NCIS: Los Angeles S12E01 Review


NCIS: Los Angeles returned to the screens for its twelfth season and thankfully there was no reference at all to the global pandemic which caused the previous season to end prematurely.  There was not a face mask in sight and with the team split into small groups, partnerships or individuals, the need for social distancing is removed.  And in order to maintain normality, there is even physical contact!  The season premiere delivers some much needed escapism from the COVID-19 pandemic.

Season twelve has the promise of a fresh start, notably with an opening credit sequence that includes newest recruits Devin Rountree and Fatima Namazi.  An undefined period of time has passed and questions which were a hangover from last season are answered early on in the episode.  Intelligence Analyst Nell Jones, was last seen attempting to resign, with Hetty persuading her to take an extended period of leave to look after her seriously ill mother.  The episode opens with her returning to an empty HQ having been summoned by Hetty, who of course is absent. It turns out she’s calling in a favour whilst in an undisclosed war zone and under attack, requesting Nell manages the team’s investigation of a missing Russian bomber ‘The Bear’, which has disappeared on a training mission after flying close to US airspace. The scene also covers off Nell’s personal situation as Hetty offers her condolences after the passing of her mother, which again opens the door for Nell to return to NCIS and to potentially step in to Hetty’s shoes on a more permanent basis.  The team is also happy to defer to Nell; there is no resistance from Callen for example, who was (somewhat reluctantly) moving towards assuming the role of Operations Manager.  The identity of Hetty’s replacement within NCIS is still not confirmed and will continue to play out in future episodes.

Devin Rountree’s entrance to the bullpen enables Kensi and Deeks to correct Nell’s greeting from FBI to NCIS Special Agent, as he’s completed the FLETC training and joined the team permanently. In the same scene, Nell asks after Eric’s whereabouts. Clearly their reversion to a more casual relationship has led to a non-communication situation. In a reference to last season’s ‘Kill Beale Vol. 1’, Eric has taken an extended vacation to Tokyo to further the technical developments from the start up company in San Francisco.  Could this be an early seed sown for a vol. 2?  And finally, Fatima Namazi is ably supporting the team from Ops (and later, in the field)  - the team is all set to search for the missing Russian bomber. 

Of course the presence of Russians can only mean one thing; the return of everyone’s favourite former KGB Agent, Arkady Kolcheck.  His scenes are as chaotically amusing as always, and he meets Kensi and Deeks in the neutral location of their bar, another familiar setting.  It seems his shaved hair and vodka drinking will assist him in triathlon training...His interaction with Kensi and Deeks means there is no opportunity to refer to his daughter Anna’s relationship with Callen; the episode remains firmly focused on the case in hand.  Another bonus of an episode featuring Russians is that Callen gets to introduce himself using is Russian name (omitting his American surname), as he attempts to connect with the airmen who’ve barricaded themselves in the bomber, using his mother tongue.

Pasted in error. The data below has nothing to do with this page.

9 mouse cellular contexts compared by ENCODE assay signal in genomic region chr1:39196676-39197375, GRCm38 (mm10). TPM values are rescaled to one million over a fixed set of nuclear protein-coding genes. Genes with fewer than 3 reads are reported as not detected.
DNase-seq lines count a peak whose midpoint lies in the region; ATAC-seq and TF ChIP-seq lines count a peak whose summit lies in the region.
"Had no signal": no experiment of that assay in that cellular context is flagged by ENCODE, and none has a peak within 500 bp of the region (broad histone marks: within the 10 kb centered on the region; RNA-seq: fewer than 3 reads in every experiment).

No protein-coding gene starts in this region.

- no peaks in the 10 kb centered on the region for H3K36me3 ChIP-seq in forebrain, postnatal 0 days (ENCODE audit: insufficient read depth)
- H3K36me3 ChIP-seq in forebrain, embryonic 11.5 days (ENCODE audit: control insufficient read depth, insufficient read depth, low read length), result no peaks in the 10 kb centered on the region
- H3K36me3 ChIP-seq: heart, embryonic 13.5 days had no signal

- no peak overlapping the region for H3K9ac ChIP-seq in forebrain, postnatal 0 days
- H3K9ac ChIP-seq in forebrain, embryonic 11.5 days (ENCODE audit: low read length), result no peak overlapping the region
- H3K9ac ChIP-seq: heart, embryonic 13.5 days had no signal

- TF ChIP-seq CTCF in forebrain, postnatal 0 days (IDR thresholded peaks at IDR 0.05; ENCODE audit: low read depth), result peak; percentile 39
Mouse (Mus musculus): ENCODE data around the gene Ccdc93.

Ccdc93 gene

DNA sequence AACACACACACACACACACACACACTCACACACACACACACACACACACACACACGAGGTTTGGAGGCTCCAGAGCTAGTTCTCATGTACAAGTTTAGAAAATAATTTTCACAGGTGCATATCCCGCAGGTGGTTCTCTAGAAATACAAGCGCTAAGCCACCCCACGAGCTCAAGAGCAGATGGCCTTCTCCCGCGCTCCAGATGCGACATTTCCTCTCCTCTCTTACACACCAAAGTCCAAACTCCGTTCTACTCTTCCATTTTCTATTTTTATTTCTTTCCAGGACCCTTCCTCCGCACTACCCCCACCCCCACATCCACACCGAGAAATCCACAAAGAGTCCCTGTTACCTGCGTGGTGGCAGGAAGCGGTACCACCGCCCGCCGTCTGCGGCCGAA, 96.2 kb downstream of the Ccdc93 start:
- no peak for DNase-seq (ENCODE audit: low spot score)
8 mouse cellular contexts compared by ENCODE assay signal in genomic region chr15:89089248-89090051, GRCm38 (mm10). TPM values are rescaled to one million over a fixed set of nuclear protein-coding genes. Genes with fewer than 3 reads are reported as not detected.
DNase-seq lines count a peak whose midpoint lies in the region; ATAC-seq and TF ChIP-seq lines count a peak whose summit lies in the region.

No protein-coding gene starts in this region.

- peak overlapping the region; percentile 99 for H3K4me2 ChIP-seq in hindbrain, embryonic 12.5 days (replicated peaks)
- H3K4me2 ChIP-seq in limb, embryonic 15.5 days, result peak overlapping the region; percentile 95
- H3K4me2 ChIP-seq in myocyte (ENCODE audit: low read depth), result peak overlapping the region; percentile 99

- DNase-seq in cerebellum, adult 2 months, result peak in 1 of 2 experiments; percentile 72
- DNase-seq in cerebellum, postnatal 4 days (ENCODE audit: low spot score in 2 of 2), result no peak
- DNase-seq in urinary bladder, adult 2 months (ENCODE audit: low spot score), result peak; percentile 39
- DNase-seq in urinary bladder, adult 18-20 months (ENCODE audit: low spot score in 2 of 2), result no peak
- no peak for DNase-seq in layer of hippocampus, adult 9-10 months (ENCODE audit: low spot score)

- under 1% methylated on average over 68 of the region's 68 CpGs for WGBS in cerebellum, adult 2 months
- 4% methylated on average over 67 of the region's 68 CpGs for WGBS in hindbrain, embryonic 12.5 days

The humour continues with various sets of partner banter. There is the return of Homeless Artie who interacts with Rountree during a stakeout. The latter seems unsure what to make of Deeks’ oddball routine. Callen and Sam spark off each other, with Sam treating him like a slightly irresponsible younger brother.  A fond ‘love you’ between them both underlines their tight bond and the closeness of their relationship.  Even Fatima gets in on the act, saving Rountree from a Russian, telling him not to pick on the new guy.

There is no life or death cliff-hanger to resolve and instead, a fair amount of exposition to set the scene for various characters, both of which contribute to the slower pacing of ‘The Bear’.  The episode focuses more on the investigative side, with the team attempting to locate the plane. There is some action, when Callen and Sam are under fire from the plane’s tail gun, most of the team are caught in a gunfight between the Russian group who left the plane, and of course there is the obligatory explosion at the end. It seems the compromise for Callen to persuade the two remaining Russian airmen to leave the plane, was to allow them to blow it up. There were some interesting talking points as the team brainstormed ideas as to why the plane had disappeared, and what the end game might be.  Despite ‘The Bear’ being a cold war relic, the possibilities and repercussions of it carrying and deploying a nuclear bomb are explored and discarded in favour of the airmen themselves being the weapon, disappearing as sleeper agents inside the US to instigate a cyber attack. When Sam tracks the missing airmen he discovers they’re firing on each other, cementing another theory that at least one of them desperately wanted to defect.

The episode’s ending came across as a touch abrupt, with Callen apparently making friends with the Russians from the plane and planning to take them for fish tacos.  ‘The Bear’ never fully explained which of the Russian’s drugged the pilot or confirmed whether one of them wanted to defect and why, or if one of them just went mad or rogue.  At the end of the day, these details are unimportant. What is key is the welcome return of such a familiar show, and with a team who are now like family. ‘The Bear’ was a much needed return to a pre-COVID-19 reality, an hour’s worth of escapism entertainment.

A Virtual Scrawl

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